Dawn pointed towards a payphone and took Ruth’s order back to the cook, who was watching them through the order window. Ruth counted out a dollar in quarters and stacked them on the phone. She dialed her sister’s number as best she could remember it. Jan picked up on the second ring, breathing heavy into the receiver and sounding far away.
“Jan, it’s Ruthie. How’s it going?”
“Ruth? Where are you? Where have you been?” It was surprise and the same tired tone Jan always used with her. She looked out at the truck. The dog must have been lying on the seat because she couldn’t see him in the cab. Ruth sighed.
“It ain’t been that long, Janet. I been up north with Jim Number Two, working the mine with him. They got me in the trailer answering phones. I told you that. That’s what I been doing.”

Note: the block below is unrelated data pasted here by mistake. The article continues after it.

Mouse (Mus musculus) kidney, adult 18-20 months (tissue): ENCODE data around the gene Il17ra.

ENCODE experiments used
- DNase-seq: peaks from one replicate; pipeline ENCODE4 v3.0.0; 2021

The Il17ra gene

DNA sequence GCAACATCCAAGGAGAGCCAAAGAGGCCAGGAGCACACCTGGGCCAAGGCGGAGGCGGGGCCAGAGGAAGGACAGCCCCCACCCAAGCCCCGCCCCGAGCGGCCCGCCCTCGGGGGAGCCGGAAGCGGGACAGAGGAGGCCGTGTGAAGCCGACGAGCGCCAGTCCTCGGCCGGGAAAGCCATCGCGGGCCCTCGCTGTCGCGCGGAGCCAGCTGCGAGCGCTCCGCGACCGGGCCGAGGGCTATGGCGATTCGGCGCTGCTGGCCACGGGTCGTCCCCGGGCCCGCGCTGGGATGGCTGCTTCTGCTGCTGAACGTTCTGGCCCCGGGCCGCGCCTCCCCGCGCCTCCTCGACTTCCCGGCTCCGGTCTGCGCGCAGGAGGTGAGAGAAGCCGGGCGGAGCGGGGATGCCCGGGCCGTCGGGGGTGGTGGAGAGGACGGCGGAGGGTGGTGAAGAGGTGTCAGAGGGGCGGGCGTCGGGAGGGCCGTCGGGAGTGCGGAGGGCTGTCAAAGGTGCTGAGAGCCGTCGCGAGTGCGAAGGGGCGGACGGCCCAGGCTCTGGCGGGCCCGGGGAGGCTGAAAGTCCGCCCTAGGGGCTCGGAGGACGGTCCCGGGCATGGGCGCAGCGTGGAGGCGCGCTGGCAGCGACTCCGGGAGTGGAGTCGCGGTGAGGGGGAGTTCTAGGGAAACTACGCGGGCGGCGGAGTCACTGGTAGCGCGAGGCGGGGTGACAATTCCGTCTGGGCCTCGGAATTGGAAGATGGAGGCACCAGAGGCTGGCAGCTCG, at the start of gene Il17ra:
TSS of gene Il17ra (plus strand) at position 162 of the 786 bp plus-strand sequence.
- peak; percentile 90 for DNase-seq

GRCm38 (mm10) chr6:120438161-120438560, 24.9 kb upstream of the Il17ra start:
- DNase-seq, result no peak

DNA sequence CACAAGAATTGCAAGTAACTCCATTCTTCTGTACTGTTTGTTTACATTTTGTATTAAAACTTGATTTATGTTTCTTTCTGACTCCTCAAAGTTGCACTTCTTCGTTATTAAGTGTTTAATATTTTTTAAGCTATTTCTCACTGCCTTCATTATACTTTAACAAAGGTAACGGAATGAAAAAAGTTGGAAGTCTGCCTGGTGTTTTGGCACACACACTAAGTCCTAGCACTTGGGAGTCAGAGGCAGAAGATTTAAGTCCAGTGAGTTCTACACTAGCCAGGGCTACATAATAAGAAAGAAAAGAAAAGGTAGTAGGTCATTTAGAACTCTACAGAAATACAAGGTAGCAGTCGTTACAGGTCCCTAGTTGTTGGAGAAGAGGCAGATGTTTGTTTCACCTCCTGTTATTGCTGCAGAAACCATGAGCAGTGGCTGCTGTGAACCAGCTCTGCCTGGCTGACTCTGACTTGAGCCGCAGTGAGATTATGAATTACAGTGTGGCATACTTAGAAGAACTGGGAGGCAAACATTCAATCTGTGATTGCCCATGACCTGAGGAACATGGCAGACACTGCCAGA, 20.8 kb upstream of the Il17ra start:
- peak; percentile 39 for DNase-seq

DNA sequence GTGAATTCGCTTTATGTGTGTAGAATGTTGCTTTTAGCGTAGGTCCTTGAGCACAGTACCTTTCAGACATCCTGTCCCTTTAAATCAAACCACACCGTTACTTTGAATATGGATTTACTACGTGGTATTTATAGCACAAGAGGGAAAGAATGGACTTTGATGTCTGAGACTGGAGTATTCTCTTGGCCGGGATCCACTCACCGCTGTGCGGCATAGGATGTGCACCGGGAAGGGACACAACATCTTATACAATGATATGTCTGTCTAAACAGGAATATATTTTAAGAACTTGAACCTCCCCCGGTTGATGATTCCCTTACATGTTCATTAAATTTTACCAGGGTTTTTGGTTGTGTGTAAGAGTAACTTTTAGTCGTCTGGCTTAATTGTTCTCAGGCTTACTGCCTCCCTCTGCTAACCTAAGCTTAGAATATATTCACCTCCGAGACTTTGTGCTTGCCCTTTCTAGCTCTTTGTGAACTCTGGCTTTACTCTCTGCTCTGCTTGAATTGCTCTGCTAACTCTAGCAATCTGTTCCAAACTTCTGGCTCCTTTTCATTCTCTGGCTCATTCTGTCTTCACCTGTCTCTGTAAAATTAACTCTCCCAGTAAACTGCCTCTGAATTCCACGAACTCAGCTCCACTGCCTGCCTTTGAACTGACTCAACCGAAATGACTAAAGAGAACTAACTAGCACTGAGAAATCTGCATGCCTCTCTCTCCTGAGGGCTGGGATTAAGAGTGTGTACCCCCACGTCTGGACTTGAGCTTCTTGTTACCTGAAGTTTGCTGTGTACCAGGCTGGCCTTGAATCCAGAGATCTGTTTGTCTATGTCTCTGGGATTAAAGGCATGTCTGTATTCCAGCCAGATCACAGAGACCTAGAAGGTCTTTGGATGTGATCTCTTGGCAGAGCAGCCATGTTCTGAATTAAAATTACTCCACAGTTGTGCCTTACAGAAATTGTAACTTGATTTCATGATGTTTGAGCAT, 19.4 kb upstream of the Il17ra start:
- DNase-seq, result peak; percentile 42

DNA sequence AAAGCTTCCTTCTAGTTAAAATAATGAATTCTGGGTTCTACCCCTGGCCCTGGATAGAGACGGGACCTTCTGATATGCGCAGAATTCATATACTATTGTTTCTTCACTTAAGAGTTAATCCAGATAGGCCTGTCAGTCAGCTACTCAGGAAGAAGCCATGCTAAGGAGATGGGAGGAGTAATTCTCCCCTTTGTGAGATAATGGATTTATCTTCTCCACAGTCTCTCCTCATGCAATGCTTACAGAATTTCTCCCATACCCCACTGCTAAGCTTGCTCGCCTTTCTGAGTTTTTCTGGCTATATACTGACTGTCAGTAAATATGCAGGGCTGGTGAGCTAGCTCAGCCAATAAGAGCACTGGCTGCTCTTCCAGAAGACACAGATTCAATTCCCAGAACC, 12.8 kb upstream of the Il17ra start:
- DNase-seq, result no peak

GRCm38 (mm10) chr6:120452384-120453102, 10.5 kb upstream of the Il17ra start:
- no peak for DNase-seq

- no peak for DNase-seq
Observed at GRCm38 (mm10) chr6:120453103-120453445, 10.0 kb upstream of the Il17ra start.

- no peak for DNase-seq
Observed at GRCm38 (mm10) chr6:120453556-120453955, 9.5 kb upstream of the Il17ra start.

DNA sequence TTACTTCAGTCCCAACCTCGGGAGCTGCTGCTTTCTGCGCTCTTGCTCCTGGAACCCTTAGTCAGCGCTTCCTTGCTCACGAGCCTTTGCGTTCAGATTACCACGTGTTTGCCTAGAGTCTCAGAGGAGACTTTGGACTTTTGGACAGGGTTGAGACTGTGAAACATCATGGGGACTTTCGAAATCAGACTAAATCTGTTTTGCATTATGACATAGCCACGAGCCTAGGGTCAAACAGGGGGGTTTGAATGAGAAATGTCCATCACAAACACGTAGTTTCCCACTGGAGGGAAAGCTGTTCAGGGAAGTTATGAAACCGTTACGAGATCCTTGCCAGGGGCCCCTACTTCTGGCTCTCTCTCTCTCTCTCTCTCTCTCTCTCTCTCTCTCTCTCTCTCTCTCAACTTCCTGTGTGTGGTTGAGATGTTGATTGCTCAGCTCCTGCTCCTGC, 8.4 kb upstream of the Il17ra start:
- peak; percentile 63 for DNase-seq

The phone line beeped and Ruth dropped in another quarter. Jan sighed.
“You haven’t called in months. There’s a lot I wanted to talk you about. There’s a bunch that’s been going on and I wanted –“
“Hey, I’m going to run out of minutes. I’ll be at your door by dinner. You got a couch for me and the dog?”
“Yeah, that’s what I wanted to tell you. Wait, what about Jim?”
The phone beeped again.
“Jan. I ain’t got the money for this call. I’ll see you soon.”
Ruth hung up the receiver, pocketing the rest of her quarters. She sat back down in the booth and rested her elbows on the table, head in her hands.